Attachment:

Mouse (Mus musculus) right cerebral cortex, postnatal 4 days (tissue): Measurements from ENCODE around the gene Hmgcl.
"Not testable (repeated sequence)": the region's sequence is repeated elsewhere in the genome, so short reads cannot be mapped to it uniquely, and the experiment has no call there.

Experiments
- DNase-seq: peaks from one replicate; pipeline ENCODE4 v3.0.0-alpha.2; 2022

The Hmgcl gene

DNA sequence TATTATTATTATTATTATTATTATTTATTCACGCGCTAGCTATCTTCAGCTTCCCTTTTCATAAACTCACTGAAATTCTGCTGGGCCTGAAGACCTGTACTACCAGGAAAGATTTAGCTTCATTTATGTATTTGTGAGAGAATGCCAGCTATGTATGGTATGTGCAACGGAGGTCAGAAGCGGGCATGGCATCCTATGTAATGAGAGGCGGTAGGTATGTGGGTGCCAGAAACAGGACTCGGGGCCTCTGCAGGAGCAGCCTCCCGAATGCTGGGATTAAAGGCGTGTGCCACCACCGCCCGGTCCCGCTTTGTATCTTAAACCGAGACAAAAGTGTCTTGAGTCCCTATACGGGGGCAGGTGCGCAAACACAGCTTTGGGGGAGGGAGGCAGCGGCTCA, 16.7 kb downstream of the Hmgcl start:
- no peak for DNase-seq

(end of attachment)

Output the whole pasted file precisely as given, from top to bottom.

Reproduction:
Mouse (Mus musculus) right cerebral cortex, postnatal 4 days (tissue): Measurements from ENCODE around the gene Hmgcl.
"Not testable (repeated sequence)": the region's sequence is repeated elsewhere in the genome, so short reads cannot be mapped to it uniquely, and the experiment has no call there.

Experiments
- DNase-seq: peaks from one replicate; pipeline ENCODE4 v3.0.0-alpha.2; 2022

The Hmgcl gene

DNA sequence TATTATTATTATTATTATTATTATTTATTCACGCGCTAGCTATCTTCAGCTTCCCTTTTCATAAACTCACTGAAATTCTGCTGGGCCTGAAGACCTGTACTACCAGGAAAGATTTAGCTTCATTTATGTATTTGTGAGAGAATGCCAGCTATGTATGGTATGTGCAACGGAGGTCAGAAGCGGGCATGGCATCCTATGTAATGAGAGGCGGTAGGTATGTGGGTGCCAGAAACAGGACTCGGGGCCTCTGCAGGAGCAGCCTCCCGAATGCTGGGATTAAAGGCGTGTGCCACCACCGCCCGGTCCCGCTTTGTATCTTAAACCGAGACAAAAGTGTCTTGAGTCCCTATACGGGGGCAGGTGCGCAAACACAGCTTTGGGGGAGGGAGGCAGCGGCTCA, 16.7 kb downstream of the Hmgcl start:
- no peak for DNase-seq